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Board 28
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Look at this board, from the Quarterfinals:

 

West
10754
AJ93
10
K1075
North
83
Q642
42
J8642
East
AJ92
K87
AJ96
Q3
South
KQ6
105
KQ8753
A9
W
N
E
S
P
P
1NT
P
2
P
2
P
4
P
P
P
D
4 East
NS: 0 EW: 0

 

South always started diamonds.  The typical start was diamond king, to the ace, diamond jack, covered, ruffed.  At some point, another diamond was played, and West trumped low, getting over-ruffed with the eight, so there were four certain losers.  Two declarers trumped with the ten, and guessed out the hand later.  However, both of these were in the Juster-Rosenthal match, so it was just another push.

Wildavsky, for Juster, played a club to the queen and ace next.  South returned a club, won by the king.  Wildavsky finessed in trumps, ruffed the diamond with the ten, and continued trump ace, trump to South:

West
10754
AJ93
10
K1075
North
83
Q642
42
J8642
East
AJ92
K87
AJ96
Q3
South
KQ6
105
KQ8753
A9
W
N
E
S
P
P
1NT
P
2
P
2
P
4
P
P
P
D
4 East
NS: 0 EW: 0
K
10
4
A
2
0
1
J
Q
4
2
0
0
2
5
4
Q
A
3
1
2
9
K
6
3
0
1
3
5
3
9
K
3
2
3
8
10
6
6
0
2
4
7
8
A
6
2
2
5
J
Q
3
2
3
3
5
8

 

This left South on lead in this ending:

 

West
AJ9
107
North
Q42
J8
East
2
K87
9
South
105
753
D

 

South played a diamond, but East won, and cashed the last trump, discarding a club and a heart, and North was squeezed.

 

South could, of course, break up this squeeze by attacking hearts, but that simply picks up hearts.  There was no defense in this ending.

 

Nicely played!

At the other table, Ginossar opened a 13+-16 one notrump, and West simply invited.  He won the diamond lead, returned the diamond jack, covered and ruffed, and lost a spade to South.  Back came a diamond, which he carefully trumped with dummy's ten.  Suspecting that North was playing a deep game with the other trump honor, he finessed again, won the diamond in hand, and drew the last trump.

 

West
10754
AJ93
10
K1075
North
83
Q642
42
J8642
East
AJ92
K87
AJ96
Q3
South
KQ6
105
KQ8753
A9
W
N
E
S
P
P
1NT
P
2
P
2
P
3
P
4
P
P
P
D
4 East
NS: 0 EW: 0
K
10
4
A
2
0
1
J
Q
4
2
0
0
2
5
3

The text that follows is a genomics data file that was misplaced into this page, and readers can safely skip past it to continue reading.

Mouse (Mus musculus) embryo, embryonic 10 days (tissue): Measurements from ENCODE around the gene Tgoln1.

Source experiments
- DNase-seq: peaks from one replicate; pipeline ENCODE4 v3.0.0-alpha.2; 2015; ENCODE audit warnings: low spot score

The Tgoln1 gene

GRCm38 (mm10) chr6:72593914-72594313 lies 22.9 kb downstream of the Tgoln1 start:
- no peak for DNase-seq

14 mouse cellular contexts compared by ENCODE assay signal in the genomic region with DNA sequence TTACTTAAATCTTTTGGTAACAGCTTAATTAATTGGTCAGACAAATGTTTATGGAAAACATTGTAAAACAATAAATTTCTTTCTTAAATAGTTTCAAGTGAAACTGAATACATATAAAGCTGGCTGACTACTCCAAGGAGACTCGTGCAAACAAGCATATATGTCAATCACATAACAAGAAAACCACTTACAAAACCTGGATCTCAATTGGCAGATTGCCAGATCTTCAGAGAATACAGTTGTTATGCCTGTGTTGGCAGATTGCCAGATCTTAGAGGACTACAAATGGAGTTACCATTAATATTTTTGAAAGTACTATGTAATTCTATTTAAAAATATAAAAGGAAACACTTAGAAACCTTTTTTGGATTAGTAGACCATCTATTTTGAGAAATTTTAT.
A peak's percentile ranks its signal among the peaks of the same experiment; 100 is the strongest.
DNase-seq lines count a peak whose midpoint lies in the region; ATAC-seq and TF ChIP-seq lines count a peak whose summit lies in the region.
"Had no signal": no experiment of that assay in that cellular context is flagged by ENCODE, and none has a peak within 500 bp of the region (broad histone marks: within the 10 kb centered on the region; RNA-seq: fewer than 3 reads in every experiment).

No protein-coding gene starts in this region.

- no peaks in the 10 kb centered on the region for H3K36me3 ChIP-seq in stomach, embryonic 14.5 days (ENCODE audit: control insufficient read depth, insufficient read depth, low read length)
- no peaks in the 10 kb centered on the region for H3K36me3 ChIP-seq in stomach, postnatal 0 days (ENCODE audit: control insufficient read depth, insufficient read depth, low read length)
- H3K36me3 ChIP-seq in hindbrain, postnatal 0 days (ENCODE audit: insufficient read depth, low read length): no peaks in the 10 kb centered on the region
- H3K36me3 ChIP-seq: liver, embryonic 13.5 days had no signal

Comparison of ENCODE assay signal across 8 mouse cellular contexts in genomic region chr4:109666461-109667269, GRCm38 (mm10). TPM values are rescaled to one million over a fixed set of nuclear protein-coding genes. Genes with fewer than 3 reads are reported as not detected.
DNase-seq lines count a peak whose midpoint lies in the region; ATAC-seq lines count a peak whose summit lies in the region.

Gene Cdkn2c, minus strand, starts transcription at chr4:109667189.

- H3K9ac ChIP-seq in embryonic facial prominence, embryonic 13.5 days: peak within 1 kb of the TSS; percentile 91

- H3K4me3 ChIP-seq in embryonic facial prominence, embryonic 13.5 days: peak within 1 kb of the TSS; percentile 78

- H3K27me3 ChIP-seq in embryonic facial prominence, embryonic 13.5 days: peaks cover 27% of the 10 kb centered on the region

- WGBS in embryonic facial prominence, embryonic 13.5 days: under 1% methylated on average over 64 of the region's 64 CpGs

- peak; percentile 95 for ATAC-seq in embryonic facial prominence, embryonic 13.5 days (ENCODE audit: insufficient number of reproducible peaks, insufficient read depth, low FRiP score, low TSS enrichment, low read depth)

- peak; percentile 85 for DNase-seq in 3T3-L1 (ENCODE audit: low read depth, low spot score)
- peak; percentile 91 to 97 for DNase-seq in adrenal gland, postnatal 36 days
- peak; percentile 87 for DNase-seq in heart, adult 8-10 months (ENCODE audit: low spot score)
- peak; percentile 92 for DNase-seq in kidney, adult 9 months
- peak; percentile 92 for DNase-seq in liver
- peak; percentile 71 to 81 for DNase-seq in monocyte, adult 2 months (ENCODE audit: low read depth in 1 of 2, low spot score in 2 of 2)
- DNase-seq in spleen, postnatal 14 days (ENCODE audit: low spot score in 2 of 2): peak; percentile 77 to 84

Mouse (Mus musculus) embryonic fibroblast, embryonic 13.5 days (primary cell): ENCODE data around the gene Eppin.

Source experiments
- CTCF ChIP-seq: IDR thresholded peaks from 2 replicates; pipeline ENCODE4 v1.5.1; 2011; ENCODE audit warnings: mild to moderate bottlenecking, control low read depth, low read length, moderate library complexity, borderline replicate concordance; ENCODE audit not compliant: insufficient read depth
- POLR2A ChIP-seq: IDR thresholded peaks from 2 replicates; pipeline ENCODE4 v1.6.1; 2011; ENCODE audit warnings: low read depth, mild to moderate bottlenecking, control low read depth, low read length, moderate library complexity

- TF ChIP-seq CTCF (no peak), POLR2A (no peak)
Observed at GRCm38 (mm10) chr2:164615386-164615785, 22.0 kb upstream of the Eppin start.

J
Q
3
1
2
7
10
2
6
0
1
3
7
8
9
K
3
2
3
5
5
4
9
2
2
4
A
6
9
6
2
2
5
7

 

Here was the end position:

West
AJ3
K107
North
Q42
J86
East
2
K87
Q3
South
105
83
A9
D

He led the club queen, to the ace.  A diamond now would squeeze North, but South accurately exited with a club.  He cashed the heart ace, and started thinking.  South certainly had one more heart left, and it had to be the queen or the ten, or there was no hope.  Which?

 

Would South have bid with the heart queen?  No.  Double would have shown a four-card major and longer minor suit, and South could not show long diamonds at the two level.  No clues from the auction.  Thinking.  More thinking.  More thinking.  Still more thought.  Finally he called for the heart jack, and scored up 420.

Well played, and well guessed!

 

Here, though, the defense should have prevailed.  Do you see how?

It is crucial, on defense, to picture the hand from declarer's perspective, to figure out the PLAN.  Look again at that ending - declarer's plan seems pretty clear.  Ginossar had arrived at a position where the contract was cold, so long as North held the club ace, even if every other card was poorly placed.  Let's swap around a few cards and make the ending look like this:

West
AJ3
K107
North
Q104
AJ6
East
2
K87
Q3
South
52
83
98
D

 

On the queen of clubs, what can North do?  If he wins, he is end-played, so North must duck.  But that simply delays the endplay.  Declarer would lead the last trump, discarding a club, and forcing North to discard a club also.  Exit in clubs and done.

 

This was a fine plan, but fated to fail, had South ducked the club queen smoothly. 

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